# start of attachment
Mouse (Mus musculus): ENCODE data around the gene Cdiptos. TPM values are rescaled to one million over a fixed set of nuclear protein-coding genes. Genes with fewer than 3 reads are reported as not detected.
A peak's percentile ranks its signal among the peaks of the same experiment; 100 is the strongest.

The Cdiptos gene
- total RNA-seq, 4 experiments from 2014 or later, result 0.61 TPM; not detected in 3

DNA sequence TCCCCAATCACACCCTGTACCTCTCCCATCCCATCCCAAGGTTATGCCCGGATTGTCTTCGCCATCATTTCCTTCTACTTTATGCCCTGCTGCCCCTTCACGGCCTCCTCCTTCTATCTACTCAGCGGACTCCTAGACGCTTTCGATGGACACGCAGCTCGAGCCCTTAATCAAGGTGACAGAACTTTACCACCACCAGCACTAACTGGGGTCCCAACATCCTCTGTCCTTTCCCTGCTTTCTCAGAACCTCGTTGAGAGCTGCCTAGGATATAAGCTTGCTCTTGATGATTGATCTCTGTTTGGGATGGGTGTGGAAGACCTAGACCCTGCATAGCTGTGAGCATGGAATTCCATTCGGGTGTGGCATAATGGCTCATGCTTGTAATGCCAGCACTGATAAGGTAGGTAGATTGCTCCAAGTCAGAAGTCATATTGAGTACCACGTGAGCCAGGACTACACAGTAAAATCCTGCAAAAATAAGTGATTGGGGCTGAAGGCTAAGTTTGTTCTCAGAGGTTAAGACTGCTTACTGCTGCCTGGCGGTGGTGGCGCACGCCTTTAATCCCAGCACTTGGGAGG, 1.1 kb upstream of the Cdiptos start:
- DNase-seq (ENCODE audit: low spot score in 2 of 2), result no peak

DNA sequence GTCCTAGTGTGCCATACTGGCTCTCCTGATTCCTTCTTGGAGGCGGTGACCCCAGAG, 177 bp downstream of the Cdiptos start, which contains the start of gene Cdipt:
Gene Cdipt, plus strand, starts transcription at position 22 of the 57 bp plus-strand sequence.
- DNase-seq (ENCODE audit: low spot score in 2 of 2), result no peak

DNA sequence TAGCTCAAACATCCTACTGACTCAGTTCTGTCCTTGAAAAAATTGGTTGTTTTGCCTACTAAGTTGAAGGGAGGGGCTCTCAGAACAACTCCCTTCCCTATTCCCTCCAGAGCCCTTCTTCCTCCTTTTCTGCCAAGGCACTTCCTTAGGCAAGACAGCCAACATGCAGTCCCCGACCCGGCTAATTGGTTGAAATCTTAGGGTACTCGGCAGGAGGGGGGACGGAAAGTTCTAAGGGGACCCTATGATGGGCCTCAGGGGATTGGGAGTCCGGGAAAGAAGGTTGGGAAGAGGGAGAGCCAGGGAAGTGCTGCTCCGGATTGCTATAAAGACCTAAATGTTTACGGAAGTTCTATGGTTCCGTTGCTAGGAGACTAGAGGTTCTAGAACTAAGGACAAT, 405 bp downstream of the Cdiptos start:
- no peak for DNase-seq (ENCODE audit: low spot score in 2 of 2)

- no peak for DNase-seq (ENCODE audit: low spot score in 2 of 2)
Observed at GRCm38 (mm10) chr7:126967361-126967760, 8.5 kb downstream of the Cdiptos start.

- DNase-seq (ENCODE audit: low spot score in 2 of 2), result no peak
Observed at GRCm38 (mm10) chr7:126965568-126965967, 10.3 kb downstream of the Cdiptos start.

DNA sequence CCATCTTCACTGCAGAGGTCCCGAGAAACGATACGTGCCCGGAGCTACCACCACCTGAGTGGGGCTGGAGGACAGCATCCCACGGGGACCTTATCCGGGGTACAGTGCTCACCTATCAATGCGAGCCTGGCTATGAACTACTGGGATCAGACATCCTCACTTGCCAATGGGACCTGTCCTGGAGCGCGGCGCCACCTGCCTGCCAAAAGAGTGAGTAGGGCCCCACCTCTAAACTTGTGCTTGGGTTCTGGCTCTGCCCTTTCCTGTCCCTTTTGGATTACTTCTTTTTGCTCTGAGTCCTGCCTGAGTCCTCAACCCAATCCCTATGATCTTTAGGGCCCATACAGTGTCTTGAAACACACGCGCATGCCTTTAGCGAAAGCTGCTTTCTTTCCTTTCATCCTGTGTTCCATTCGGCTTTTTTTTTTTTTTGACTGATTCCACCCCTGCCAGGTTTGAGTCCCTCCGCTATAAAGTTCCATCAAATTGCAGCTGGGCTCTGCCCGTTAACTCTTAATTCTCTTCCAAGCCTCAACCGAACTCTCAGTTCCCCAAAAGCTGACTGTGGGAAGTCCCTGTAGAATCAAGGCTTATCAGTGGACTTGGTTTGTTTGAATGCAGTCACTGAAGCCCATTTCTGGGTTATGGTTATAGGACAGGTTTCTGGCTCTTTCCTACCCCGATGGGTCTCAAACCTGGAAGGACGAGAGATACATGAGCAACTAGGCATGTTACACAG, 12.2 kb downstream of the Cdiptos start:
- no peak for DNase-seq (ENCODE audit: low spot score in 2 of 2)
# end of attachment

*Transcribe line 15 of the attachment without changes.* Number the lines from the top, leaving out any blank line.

Observed at GRCm38 (mm10) chr7:126965568-126965967, 10.3 kb downstream of the Cdiptos start.